#FreeBresha: Bresha Meadows is in prison for saving her family from domestic violence

A specter haunts the United States, and she is a 15-year-old Black girl named Bresha Meadows, who sits in an Ohio prison today for having saved her mother and two siblings. Bresha’s mother, Brandi Meadows, calls her daughter a hero. Martina Latessa, Bresha’s aunt on her mother’s side and also a Cleveland police officer who specializes in domestic violence cases, says that Bresha was “born into a nightmare” and that Bresha had come to her aunt begging for help from the extreme violence of her father, Jonathan Meadows. Bresha’s cousin, Ja’Von Meadows-Harris, reports that when, as a child, he lived with the Meadows, he was severely, regularly beaten by Jonathan Meadows. In July 2016, then 14-year-old Bresha Meadows ended the violence when she took her father’s gun and fatally shot him. She was arrested that day, and charged with aggravated murder, which could have resulted in a life sentence. She has spent the last ten months in the Trumbull County Juvenile Detention Center. Her family and friends think she’s a hero; the State throws her into a cage, potentially for life.

On Monday, Bresha Meadows “pleaded `true’ — the functional equivalent of a guilty plea — to a charge of involuntary manslaughter, accepting the terms of a settlement deal that her lawyer said will allow her access to psychiatric treatment and the eventual possibility of a clean record.” Bresha Meadows will not be “allowed access to psychiatric treatment.” She will be institutionalized for six months, treatment for which her family will have to pay. That “eventual possibility of a clean record” only occurs after two years of probation.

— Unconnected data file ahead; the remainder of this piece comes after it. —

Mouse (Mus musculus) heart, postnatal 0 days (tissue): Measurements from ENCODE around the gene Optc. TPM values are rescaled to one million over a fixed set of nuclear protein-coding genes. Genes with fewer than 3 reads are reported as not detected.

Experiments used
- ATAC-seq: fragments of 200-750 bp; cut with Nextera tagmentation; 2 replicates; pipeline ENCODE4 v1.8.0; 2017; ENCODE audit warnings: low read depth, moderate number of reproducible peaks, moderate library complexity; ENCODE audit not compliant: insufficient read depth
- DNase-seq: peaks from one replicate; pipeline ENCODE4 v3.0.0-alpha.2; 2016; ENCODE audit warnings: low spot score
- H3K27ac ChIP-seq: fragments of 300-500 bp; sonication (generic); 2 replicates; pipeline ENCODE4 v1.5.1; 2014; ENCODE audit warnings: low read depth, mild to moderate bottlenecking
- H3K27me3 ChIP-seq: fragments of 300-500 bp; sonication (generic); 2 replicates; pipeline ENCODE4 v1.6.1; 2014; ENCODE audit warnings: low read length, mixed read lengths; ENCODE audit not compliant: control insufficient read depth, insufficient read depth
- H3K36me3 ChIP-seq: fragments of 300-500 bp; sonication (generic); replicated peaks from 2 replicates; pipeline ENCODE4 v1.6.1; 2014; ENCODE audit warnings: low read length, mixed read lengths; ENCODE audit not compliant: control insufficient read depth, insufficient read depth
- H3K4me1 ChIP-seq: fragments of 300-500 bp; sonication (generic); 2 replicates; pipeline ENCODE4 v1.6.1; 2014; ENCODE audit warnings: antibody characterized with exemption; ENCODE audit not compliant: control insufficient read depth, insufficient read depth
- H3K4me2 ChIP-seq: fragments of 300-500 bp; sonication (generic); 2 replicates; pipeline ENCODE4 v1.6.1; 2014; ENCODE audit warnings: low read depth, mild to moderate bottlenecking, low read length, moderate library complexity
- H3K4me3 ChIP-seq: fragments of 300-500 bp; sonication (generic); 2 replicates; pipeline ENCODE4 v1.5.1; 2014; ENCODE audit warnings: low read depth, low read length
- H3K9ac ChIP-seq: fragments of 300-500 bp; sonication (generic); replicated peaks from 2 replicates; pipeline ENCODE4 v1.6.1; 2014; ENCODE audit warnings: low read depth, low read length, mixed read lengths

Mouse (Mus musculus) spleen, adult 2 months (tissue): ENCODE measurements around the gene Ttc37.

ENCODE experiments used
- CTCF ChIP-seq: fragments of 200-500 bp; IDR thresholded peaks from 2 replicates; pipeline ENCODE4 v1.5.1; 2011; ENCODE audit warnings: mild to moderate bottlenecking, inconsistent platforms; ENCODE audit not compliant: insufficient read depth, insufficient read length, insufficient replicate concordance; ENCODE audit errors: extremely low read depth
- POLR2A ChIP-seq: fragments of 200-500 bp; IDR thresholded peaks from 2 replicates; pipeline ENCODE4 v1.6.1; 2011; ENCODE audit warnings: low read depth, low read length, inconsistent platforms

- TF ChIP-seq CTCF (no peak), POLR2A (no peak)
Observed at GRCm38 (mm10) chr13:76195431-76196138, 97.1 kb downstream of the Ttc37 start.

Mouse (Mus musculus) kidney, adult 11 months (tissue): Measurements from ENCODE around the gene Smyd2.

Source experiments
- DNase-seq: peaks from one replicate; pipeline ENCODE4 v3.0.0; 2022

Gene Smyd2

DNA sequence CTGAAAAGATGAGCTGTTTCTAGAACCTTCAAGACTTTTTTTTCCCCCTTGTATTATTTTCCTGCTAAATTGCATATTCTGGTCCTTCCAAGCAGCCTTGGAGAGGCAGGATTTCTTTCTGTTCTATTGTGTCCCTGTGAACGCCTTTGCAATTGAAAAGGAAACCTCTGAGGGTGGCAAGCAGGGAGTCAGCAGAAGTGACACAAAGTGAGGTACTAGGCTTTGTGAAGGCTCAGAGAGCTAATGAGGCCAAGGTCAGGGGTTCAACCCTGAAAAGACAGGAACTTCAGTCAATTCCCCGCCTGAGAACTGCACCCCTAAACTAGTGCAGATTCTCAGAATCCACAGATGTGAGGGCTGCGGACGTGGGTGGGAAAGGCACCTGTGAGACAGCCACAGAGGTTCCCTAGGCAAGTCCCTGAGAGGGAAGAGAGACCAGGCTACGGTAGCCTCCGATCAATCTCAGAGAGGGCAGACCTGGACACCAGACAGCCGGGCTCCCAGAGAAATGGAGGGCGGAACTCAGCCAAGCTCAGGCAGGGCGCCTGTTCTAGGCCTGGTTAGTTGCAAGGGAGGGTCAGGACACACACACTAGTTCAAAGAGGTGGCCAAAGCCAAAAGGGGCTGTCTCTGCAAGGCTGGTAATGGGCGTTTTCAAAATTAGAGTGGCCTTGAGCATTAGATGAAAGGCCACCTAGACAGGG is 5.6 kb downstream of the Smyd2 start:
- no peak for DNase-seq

While the family and Bresha’s lawyer are relieved, they also recognize that this plea deal means two more months in jail and then six months in a different sort of confinement. As Mariame Kabe, one of the organizers of the #FreeBresha campaign, explained, “What’s important is how they’re feeling and how she’s feeling … The position of the #FreeBresha campaign is that plea deals are coercive and they’re a violent means of social control … We’re committed to supporting Bresha’s freedom, and she’s not free yet.” The #FreeBresha campaign stated, “The #FreeBresha campaign is infuriated that 15-year-old domestic violence survivor, Bresha Meadows, has been forced by Ohio prosecutors to submit to a plea deal that would keep her in juvenile detention for a full year (which includes 10 months of time served) and an additional 6 months of incarceration in a `treatment facility.  Though an earlier version of the plea deal would have released Bresha to the `treatment facility’ today, the final plea deal has increased Bresha’s time in juvenile detention for another two months. Prosecuting Bresha, including the pointless punitivity of adding time in juvenile detention, should be condemned by all who care about the well-being of children.” The State just couldn’t let Bresha Meadows out immediately, and that inexplicable two months is criminal justice for Black girls and women in this country.

After a lifetime of enduring and witnessing excruciating and extreme violence, of begging for help from family, friends, the State and strangers, a Black girl-child stood up and on her own saved her family. Language matters, and we should tell Bresha Meadows’ story in the language her family uses. She is a hero. News media have continually headlined and framed Bresha Meadows’ story as one of “fatal shooting.” That is not the story. The story is Bresha Meadows’ saved her mother and her two siblings and herself. “The #FreeBresha campaign will continue to push for Bresha’s freedom until she is truly free.” We should all do the same. We should treat our children and our heroes with dignity, reverence, and love. #FreeBreshaMeadows

 

(Photo Credit 1: The Grio) (Photo Credit 2: Verso Books)